I sat with my stitchery and watched the young people reading to one another in the quiet evening. Ilesias was tired and would more be read-to than reading, but that was all right. I hadn’t inquired of Minis what he intended to do with his younger brother. I would prefer to stay with my little charge, since I had no family in the city, having been one of those impoverished Aitza’s that Kyriala was pretending to be.

I’d come into the city when I was a little girl, to serve a distant relative as companion. I’d not been pretty enough to overcome the handicap of no dowry, though another impoverished young man had approached father for me and had been refused. I still prayed for him daily though I did not know what happened to him.

When my cousin had married I went into her household to become a nurse to her young children. Her husband had curried favour with the old Imperator by presenting my name to him for the Coronet, knowing I would be forever grateful. I had done my best and Ilesias was truly a loveable boy. He might have been much worse except for his older brother.

I’d been very surprised at Minis, given his reputation in the city, for destroying people at a whim. He was a good boy and having known Binshala I had some idea why. Now I wondered where my life would lead.

I did not wish to leave Ilesias at this vulnerable age, but I did not wish to continue wandering. Did Minis… Minakas intend to continue with his little brother in this aimless wandering? I hoped not. My mother lived still in the crumbling ruin of our house, I was sure. It was the other side of Marsae, though not as far as Issae. She would have been doing without my gifts since the sack. I had no idea how she managed. Perhaps now I could find out. Selinae… and Risae, since I am titularly Yours…please guard her steps and her waking and her sleeping. Keep her safe.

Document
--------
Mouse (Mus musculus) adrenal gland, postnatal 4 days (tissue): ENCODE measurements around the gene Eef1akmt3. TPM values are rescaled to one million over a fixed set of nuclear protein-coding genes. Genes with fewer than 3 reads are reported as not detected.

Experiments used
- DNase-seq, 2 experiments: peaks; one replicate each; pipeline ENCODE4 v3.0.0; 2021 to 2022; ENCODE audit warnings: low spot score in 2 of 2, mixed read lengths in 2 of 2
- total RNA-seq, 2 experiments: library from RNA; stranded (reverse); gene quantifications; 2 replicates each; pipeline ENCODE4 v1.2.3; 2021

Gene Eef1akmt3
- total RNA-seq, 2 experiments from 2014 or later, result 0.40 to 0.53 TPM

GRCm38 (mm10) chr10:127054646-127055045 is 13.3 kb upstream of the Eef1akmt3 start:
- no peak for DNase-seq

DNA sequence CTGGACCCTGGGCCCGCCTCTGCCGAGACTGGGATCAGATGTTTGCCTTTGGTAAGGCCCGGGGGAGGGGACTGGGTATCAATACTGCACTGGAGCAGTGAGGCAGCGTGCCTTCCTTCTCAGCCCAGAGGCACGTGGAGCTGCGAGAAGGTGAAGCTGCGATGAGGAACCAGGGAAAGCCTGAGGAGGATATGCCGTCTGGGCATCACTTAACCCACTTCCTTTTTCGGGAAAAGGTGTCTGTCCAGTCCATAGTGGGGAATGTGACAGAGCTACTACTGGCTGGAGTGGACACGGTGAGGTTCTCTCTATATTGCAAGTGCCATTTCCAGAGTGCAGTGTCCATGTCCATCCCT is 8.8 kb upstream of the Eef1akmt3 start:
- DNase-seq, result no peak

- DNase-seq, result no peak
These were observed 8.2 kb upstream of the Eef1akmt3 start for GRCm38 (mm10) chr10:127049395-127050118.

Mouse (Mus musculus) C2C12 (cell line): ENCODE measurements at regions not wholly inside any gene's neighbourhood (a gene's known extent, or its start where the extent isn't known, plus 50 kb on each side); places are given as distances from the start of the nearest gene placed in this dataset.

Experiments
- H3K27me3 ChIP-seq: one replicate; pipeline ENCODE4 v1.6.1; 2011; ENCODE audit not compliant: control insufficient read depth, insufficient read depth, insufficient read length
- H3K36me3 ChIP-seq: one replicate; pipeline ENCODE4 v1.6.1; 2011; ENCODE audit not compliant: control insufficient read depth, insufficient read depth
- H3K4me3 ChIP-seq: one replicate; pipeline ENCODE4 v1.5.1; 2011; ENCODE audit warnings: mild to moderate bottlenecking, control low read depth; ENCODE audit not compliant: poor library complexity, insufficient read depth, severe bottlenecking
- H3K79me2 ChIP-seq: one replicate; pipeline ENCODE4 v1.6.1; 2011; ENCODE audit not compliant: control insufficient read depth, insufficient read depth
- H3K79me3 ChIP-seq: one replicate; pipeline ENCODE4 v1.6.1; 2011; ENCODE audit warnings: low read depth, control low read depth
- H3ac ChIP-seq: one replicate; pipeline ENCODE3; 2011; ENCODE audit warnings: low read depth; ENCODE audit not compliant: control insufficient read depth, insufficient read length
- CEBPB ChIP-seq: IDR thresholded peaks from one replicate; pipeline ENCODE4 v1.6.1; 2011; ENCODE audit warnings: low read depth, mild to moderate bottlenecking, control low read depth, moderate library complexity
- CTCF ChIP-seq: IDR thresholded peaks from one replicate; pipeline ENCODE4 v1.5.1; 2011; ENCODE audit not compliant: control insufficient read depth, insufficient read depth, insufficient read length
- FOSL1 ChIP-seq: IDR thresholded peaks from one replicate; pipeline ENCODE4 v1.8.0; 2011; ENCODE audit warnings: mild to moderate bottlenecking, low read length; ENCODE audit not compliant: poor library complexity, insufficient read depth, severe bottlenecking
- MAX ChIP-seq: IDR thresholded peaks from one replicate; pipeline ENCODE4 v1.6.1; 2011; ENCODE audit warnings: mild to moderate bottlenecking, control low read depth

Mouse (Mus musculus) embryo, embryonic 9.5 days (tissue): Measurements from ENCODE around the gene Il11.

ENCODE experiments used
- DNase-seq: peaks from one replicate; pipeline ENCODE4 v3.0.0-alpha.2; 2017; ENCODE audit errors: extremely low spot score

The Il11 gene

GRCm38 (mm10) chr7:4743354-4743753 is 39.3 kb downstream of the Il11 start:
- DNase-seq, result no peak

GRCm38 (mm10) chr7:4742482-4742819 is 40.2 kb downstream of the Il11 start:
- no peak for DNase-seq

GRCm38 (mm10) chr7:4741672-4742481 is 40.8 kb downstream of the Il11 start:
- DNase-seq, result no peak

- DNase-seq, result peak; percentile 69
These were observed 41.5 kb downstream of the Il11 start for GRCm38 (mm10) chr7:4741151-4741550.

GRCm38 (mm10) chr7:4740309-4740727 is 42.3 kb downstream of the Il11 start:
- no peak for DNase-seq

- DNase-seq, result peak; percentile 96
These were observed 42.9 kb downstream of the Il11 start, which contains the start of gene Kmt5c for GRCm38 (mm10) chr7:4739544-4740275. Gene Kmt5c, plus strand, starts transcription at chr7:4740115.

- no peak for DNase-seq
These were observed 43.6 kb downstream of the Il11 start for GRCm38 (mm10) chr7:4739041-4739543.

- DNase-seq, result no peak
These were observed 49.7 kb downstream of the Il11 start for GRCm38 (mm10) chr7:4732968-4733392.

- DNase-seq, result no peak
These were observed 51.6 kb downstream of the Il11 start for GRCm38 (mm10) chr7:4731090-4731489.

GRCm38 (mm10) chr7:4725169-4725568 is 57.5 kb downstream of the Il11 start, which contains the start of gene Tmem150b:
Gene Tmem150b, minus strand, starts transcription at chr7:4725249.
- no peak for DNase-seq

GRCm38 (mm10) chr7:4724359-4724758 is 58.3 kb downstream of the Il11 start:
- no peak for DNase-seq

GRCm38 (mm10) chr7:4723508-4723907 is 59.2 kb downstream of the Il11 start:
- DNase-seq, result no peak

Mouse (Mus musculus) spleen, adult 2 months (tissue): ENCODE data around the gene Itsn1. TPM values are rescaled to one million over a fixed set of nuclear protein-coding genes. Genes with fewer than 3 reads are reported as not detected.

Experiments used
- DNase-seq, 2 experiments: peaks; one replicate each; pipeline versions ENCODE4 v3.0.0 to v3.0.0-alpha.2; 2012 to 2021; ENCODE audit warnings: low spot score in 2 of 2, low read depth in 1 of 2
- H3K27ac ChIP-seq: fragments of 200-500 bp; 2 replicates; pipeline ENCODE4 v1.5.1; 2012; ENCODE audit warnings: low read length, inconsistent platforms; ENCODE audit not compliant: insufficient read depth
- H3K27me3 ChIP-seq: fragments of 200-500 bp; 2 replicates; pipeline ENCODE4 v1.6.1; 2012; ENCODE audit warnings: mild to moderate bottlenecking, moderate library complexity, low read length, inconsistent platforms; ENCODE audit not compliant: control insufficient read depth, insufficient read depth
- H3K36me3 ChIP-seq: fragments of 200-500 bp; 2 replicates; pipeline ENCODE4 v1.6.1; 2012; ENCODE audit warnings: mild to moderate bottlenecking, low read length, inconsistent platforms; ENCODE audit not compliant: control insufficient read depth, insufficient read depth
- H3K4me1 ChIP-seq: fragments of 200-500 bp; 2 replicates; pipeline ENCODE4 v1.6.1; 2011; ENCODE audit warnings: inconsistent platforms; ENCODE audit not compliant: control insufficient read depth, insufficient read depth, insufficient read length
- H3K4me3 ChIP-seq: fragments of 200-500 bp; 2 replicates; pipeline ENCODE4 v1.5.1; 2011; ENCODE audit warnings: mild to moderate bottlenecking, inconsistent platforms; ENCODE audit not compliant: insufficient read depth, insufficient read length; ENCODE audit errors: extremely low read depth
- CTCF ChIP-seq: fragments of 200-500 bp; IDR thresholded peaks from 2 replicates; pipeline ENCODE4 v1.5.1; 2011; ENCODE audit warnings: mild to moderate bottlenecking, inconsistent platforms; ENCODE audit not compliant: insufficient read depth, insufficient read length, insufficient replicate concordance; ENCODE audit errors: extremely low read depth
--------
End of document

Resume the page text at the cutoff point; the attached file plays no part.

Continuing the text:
The various and mixed sereniteers who had escorted us to the city had done more to reassure me that though we would find things changed in the city things would be coming back to what they had been. I found the Yeolis confusing at times, but overall polite. Not ravening barbarians at all. If they were all like that I could understand the Heir’s liking of them.

I hold back my decision on whether I may like Yeolis however. The thing foremost in my mind is this idea of voting.

I may vote.

I may step into a booth, as the Pages explained and look at the picture if I could not read… or read my choice if I could… and make my mark… and the Imperator himself would listen to my choice? One of many but if most though the way I… and Kyriala because she was of ‘voting age’… strange thought… She… and I… could speak to the Imperator himself this way. Now, she and I had both been close enough to the former Imperator to speak to him, had we dared, but this was a safe way. A way anyone could make their will known.

I was reminded of when I was a child, I played with my mother’s kitchen scale. No matter how big the single weight on one side… if I could figure out a way to make enough single beans weigh on the other… they could overwhelm that weight. I turned my embroidery over to finish my end, pulling the threads evenly so nothing would pucker, nothing would pull or be out of place.

Kyriala was reading again. I was so proud of her. She was choosing all these new things with so much boldness. All these things, these thoughts…

… were terrifying… I had a frightening and powerful thought. I found myself turning it over in my mind like an unfinished needlework piece, even as I cringed from the idea. Could the united wills of enough people overwhelm even the the Ten Gods?


  1. Thanks. Votes do that to people sometimes... and universal sufferage? Horrors.